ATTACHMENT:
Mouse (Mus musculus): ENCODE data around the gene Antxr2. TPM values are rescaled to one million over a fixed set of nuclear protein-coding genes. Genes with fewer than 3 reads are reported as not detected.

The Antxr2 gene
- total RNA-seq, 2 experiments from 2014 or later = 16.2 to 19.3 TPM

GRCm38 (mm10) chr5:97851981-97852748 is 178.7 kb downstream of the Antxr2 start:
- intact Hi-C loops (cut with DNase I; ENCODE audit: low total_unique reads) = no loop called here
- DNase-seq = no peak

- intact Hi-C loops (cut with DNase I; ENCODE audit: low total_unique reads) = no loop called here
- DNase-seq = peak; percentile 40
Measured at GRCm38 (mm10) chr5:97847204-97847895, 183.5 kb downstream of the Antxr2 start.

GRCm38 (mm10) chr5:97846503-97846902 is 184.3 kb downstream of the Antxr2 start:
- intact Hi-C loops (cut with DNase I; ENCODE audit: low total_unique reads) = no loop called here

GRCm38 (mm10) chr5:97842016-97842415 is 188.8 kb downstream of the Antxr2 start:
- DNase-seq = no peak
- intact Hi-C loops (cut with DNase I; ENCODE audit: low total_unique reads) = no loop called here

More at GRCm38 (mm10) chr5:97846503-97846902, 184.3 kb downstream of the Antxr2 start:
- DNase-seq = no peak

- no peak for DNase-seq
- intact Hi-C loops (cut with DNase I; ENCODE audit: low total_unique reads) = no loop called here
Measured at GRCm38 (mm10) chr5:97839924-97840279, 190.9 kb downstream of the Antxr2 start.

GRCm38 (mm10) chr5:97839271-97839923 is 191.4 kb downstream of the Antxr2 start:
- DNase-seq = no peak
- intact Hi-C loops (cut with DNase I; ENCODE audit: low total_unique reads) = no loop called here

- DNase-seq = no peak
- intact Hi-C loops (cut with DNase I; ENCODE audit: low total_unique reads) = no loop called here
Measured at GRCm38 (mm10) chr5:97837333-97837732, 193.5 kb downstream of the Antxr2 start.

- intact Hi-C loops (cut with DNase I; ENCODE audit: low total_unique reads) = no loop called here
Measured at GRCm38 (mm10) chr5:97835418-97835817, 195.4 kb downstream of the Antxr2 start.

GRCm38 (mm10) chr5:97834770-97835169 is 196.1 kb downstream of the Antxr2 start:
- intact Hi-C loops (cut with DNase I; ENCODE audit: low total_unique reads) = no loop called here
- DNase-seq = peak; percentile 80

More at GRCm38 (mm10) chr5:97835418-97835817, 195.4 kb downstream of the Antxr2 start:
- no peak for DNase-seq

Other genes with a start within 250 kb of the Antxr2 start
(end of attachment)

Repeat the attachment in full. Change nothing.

Mouse (Mus musculus): ENCODE data around the gene Antxr2. TPM values are rescaled to one million over a fixed set of nuclear protein-coding genes. Genes with fewer than 3 reads are reported as not detected.

The Antxr2 gene
- total RNA-seq, 2 experiments from 2014 or later = 16.2 to 19.3 TPM

GRCm38 (mm10) chr5:97851981-97852748 is 178.7 kb downstream of the Antxr2 start:
- intact Hi-C loops (cut with DNase I; ENCODE audit: low total_unique reads) = no loop called here
- DNase-seq = no peak

- intact Hi-C loops (cut with DNase I; ENCODE audit: low total_unique reads) = no loop called here
- DNase-seq = peak; percentile 40
Measured at GRCm38 (mm10) chr5:97847204-97847895, 183.5 kb downstream of the Antxr2 start.

GRCm38 (mm10) chr5:97846503-97846902 is 184.3 kb downstream of the Antxr2 start:
- intact Hi-C loops (cut with DNase I; ENCODE audit: low total_unique reads) = no loop called here

GRCm38 (mm10) chr5:97842016-97842415 is 188.8 kb downstream of the Antxr2 start:
- DNase-seq = no peak
- intact Hi-C loops (cut with DNase I; ENCODE audit: low total_unique reads) = no loop called here

More at GRCm38 (mm10) chr5:97846503-97846902, 184.3 kb downstream of the Antxr2 start:
- DNase-seq = no peak

- no peak for DNase-seq
- intact Hi-C loops (cut with DNase I; ENCODE audit: low total_unique reads) = no loop called here
Measured at GRCm38 (mm10) chr5:97839924-97840279, 190.9 kb downstream of the Antxr2 start.

GRCm38 (mm10) chr5:97839271-97839923 is 191.4 kb downstream of the Antxr2 start:
- DNase-seq = no peak
- intact Hi-C loops (cut with DNase I; ENCODE audit: low total_unique reads) = no loop called here

- DNase-seq = no peak
- intact Hi-C loops (cut with DNase I; ENCODE audit: low total_unique reads) = no loop called here
Measured at GRCm38 (mm10) chr5:97837333-97837732, 193.5 kb downstream of the Antxr2 start.

- intact Hi-C loops (cut with DNase I; ENCODE audit: low total_unique reads) = no loop called here
Measured at GRCm38 (mm10) chr5:97835418-97835817, 195.4 kb downstream of the Antxr2 start.

GRCm38 (mm10) chr5:97834770-97835169 is 196.1 kb downstream of the Antxr2 start:
- intact Hi-C loops (cut with DNase I; ENCODE audit: low total_unique reads) = no loop called here
- DNase-seq = peak; percentile 80

More at GRCm38 (mm10) chr5:97835418-97835817, 195.4 kb downstream of the Antxr2 start:
- no peak for DNase-seq

Other genes with a start within 250 kb of the Antxr2 start